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Leftoverture

Kansas

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Album Review

For any art rock band, the fourth album means it's time for a self-styled masterpiece — if you need proof, look at Selling England by the Pound or Fragile. So, with Kansas, the most determinedly arty of all American art rock bands, they composed and recorded Leftoverture, an impenetrable conundrum of significance that's capped off by nothing less than a five-part suite, appropriately titled "Magnum Opus," and featuring such promising movement titles as "Father Padilla Meets the Perfect Gnat" and "Release the Beavers." Of course, there's no telling whether this closing opus relates to the opener, "Carry On Wayward Son," the greatest single Kansas ever cut — a song that manages to be pompous, powerful, ridiculous, and catchy all at once. That they never manage to rival it anywhere on this record is as much a testament to their crippling ambition as to their lack of skills. And it's unfair to say Kansas are unskilled, since they are certainly instrumentally proficient and they can craft songs or, rather, compositions that appear rather ambitious. Except these compositions aren't particularly complex, rhythmically or harmonically, and are in their own way as ambling as boogie rock, which still feels to be their foundation. It's not really fair to attack Kansas for a concept album with an impenetrable concept — it's possible to listen to Lamb Lies Down on Broadway hundreds of times and not know what the hell Rael is up to — but there are neither hooks nor true grandiosity here to make it interesting.

That said, this still may be Kansas' most consistent set, outside of Point of Know Return. In 2001, Sony Music released a remastered, expanded CD edition of Leftoverture — the sound on the latter puts it in just about the same sonic league as Rhino's expanded Yes reissues and Atlantic's Genesis remasterings. Every part of the music benefits, with a presence akin to a live performance, but the real delight is Dave Hope's bass, which is now so out there in the mix that it's like listening to John Entwistle's work on a Who album — and around and above his instrument everything just roars out (though in terms of the actual playing he could be compared more with Greg Lake from In the Court of the Crimson King or the first ELP album, or Boz Burrell's work on the harder songs from King Crimson's Islands album). In essence, a great album became an even greater CD with this release, and David Wild's essay gives some good insights into the band and the making of the record, while producer Jeff Glixman explains that the original LP was mastered to accommodate the limitations of vinyl, and the redone CD just bounds over those sonic barriers. The added treat comes in the form of a pair of bonus tracks, previously unissued live versions of "Carry On Wayward Son" and "Cheyenne Anthem," roughly contemporary with the release of the album — neither is essential listening in terms of any revelations (these guys did well in the studio, in terms of generating an exciting sound), but together they constitute a great sonic snapshot of the band at this early peak; and it's nice to know that they could capture the electric/acoustic textures of "Cheyenne Anthem," and Robbie Steinhardt's delicate singing live, even then. ~ Stephen Thomas Erlewine & Bruce Eder, Rovi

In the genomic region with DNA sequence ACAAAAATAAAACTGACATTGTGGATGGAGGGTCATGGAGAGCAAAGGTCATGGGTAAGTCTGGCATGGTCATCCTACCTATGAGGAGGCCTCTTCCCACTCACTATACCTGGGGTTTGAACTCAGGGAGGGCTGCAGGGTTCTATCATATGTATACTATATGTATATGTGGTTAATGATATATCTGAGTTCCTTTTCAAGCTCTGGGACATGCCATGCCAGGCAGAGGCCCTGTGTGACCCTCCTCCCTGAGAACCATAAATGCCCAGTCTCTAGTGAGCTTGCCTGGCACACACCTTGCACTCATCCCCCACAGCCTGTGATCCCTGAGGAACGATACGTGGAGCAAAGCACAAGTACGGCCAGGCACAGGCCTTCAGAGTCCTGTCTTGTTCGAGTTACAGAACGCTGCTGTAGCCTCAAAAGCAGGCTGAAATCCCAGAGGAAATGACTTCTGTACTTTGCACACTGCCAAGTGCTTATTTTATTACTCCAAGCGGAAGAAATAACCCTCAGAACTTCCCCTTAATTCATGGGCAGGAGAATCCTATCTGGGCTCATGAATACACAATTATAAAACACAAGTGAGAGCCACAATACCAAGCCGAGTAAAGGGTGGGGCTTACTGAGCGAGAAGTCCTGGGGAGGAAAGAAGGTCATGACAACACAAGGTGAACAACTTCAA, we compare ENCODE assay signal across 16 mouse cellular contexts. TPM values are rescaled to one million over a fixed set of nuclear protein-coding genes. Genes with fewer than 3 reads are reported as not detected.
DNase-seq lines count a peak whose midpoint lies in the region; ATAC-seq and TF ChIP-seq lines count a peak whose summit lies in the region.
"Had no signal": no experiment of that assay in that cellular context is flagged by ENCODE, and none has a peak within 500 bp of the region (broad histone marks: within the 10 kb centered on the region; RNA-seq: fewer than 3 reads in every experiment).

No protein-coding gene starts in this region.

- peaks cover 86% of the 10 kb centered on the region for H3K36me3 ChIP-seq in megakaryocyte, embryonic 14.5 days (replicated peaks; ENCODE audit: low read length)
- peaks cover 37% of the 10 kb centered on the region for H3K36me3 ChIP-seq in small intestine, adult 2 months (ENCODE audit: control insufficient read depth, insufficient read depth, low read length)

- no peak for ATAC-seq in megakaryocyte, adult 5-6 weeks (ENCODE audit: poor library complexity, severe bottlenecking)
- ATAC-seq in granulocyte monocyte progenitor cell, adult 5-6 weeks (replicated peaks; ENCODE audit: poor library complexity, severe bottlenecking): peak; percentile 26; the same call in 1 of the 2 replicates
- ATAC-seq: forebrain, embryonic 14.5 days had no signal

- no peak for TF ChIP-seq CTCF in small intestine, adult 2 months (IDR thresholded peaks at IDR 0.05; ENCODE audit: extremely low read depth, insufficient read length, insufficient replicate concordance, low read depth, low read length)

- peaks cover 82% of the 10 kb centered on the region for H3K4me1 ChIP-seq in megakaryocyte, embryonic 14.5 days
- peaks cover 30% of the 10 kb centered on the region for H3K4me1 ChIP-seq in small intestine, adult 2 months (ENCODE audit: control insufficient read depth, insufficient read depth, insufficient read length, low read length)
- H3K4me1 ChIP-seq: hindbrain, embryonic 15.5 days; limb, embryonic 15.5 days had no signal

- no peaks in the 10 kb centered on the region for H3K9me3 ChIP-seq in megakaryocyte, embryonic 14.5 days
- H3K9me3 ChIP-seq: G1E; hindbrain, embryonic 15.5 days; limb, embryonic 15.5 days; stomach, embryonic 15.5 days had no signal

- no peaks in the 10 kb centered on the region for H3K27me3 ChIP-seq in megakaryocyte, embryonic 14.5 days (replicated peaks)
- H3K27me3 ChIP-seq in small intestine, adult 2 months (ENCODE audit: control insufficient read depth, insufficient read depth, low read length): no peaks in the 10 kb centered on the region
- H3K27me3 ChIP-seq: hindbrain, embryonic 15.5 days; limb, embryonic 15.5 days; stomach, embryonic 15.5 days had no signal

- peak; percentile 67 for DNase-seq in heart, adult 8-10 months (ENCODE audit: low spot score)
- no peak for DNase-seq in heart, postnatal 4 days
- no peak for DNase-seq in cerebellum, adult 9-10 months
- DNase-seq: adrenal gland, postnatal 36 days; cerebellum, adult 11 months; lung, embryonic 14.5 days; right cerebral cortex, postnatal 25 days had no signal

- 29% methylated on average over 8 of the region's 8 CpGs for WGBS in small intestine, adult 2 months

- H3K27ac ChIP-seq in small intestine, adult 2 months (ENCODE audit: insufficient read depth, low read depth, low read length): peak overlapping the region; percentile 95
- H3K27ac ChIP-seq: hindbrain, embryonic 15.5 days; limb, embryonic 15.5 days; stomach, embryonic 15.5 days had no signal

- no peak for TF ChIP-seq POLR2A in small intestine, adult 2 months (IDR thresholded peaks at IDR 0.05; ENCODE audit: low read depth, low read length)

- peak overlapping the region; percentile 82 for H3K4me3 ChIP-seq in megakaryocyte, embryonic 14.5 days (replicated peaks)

Customer Reviews

You don't have to like "prog" rock

The iTunes review of this album is a typical critic's bashing of anything that even approaches prog rock - pay it no heed. Yes, this album CAN be accurately labeled "prog rock" (done American style)... but I'll wager that never even occured to ninety percent of the people who've ever enjoyed this album. Simply, this is well-crafted, intelligent ROCK music... not just dumb bangin' rock, but songs with some ideas (and emotion) behind them. It bears up to repeated listenings.

Kansas deserve more credit

The review is a joke. But then again, who is qualified to judge this record, really? The members of Kansas. The members of Yes? King Krimson? Alan Holdsworth? It’s a short list, really. These guys wrote epic, multidimensional songs with changing time signatures and changing keys displaying mind-blowing chops, for pop music, and despite all that, somehow they managed to make it accessible for millions of people. Certainly this feat is worthy of more credit than the reviewer gives. Take that for what you will.

Kansas's Best is Still a CLASSIC!!!

The itunes review is proof that "critics are those who have failed in art and literature". Are you kidding me? This is not only Kansas's best but arguably one of the best classic rock albums of all time! From the postive message of "Carry On Wayward Son" to the introspection of "The Wall" and the spiritual soaring of "Miracles Out of Nowhere", this album stands as a monument to an era of brotherly love and positive themes I don't see much of in music today. Everytime I listen to this album it takes me back to a time in my adolescence when music and friends where influencing how I was going to grow as a human being and I thank Kansas for influencing all of us in such a positive and spiritual way. I may be older now but I will always--CARRY ON!!!

Biography

Formed: 1970 in Topeka, KS

Genre: Rock

Years Active: '70s, '80s, '90s, '00s, '10s

Fusing the complexity of British prog rock with an American heartland sound representative of their name, Kansas were among the most popular bands of the late '70s; though typically dismissed by critics, many of the group's hits remain staples of AOR radio play lists to this day. Formed in Topeka in 1970, the founding members of the group — guitarist Kerry Livgren, bassist Dave Hope, and drummer Phil Ehart — first played together while in high school; with the 1971 addition of classically...
Full Bio

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